The administration's legal campaign has drawn howls from Chinese officials, who accuse the United States of hypocrisy because U.S. intelligence agencies also target foreign companies. Carlin has tried to make the case that U.S. spying on foreign companies is qualitatively different than what the Chinese are doing, because the United States doesn't share the fruits of its espionage directly with companies, the way China does. Chinese officials have long denied that they do that and have challenged the United States to prove its allegations. Last week's indictments answer that call and help explain what the Obama administration hopes to gain by so publicly naming and shaming Chinese officials.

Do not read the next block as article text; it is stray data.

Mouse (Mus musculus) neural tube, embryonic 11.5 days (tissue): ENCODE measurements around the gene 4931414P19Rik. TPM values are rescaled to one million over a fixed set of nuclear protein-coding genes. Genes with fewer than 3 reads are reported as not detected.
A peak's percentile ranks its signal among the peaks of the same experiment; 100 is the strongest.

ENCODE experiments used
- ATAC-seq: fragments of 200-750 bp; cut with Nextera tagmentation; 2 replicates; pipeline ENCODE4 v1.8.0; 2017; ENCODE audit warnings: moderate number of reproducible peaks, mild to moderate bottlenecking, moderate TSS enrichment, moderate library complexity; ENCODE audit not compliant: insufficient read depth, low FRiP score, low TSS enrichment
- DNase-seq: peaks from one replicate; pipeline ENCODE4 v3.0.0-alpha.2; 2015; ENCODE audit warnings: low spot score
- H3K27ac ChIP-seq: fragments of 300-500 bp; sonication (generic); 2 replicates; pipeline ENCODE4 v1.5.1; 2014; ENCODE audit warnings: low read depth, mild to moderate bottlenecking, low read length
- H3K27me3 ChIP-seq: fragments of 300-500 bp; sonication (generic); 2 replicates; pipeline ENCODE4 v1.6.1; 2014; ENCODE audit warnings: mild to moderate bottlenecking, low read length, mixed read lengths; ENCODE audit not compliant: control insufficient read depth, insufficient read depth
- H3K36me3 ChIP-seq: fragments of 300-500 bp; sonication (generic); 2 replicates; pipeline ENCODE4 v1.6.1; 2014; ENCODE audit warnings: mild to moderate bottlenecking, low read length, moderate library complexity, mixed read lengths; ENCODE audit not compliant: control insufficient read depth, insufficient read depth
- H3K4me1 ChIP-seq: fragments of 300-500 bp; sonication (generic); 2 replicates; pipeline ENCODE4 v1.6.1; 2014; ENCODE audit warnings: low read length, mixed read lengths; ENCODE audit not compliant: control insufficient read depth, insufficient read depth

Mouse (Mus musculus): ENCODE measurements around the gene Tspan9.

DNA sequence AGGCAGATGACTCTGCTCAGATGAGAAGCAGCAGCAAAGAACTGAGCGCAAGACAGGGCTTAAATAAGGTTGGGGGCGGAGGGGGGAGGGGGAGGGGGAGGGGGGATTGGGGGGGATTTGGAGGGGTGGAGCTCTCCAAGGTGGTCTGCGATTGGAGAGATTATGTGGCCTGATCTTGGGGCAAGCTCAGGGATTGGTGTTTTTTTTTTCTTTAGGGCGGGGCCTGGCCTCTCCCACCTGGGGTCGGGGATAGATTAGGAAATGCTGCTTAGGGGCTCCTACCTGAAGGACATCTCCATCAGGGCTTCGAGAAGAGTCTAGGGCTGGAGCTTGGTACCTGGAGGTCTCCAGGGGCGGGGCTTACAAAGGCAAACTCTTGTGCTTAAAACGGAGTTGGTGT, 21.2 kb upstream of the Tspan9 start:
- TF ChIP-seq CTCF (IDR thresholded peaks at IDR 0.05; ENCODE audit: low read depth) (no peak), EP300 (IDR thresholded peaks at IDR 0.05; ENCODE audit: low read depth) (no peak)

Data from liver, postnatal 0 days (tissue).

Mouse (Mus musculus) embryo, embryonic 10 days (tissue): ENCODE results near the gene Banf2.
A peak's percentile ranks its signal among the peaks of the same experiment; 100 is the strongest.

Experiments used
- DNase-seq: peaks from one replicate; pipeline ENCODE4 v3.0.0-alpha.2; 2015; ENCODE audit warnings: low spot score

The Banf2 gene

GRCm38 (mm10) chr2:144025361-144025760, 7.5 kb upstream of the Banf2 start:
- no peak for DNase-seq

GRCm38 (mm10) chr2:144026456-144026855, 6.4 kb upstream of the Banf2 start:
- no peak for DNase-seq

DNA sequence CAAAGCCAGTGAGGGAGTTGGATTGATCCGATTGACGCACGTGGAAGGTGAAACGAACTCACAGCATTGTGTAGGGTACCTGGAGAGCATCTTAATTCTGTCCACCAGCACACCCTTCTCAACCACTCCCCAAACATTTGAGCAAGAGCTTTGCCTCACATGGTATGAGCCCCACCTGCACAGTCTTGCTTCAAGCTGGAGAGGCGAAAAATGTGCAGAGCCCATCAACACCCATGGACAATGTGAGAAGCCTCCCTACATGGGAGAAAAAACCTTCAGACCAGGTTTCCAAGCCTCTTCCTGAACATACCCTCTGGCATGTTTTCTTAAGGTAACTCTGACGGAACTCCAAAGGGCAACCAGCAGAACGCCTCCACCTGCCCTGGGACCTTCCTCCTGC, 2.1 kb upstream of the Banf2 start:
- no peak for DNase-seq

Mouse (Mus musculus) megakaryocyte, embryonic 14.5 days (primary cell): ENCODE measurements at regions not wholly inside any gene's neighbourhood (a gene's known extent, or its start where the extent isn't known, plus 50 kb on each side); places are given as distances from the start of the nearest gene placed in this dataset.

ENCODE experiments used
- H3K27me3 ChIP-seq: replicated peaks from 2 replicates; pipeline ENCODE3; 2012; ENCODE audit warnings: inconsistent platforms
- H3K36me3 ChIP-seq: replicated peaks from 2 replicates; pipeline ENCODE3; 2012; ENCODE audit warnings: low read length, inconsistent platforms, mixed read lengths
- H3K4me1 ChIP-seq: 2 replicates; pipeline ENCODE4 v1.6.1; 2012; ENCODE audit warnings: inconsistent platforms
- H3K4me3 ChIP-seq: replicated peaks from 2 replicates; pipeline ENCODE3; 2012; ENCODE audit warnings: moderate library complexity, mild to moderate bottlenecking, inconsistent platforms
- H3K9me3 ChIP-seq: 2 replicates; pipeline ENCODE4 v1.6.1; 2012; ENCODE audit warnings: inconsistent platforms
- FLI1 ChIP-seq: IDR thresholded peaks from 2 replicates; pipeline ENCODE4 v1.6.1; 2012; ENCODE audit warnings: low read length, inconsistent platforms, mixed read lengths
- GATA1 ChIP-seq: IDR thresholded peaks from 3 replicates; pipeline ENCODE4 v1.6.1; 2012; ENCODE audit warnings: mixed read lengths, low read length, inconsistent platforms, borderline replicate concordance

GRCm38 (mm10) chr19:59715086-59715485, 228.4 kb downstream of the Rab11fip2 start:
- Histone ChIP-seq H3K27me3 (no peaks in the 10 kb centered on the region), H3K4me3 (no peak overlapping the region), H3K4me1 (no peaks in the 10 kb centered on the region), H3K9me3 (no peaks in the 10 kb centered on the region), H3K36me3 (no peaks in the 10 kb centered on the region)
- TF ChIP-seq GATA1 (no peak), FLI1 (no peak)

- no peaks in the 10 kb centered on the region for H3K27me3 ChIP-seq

"The Chinese said, bring us hard evidence, evidence that could stand up in a court, of this criminal activity," Carlin said at Brookings. "And so, one hopes, and continues to hope, that now that we have, that they'll take action to stop this criminal activity.… I'm not aware of any country that condones this behavior, so now that it's laid out, maybe it'll stop."

Jamila Trindle contributed reporting.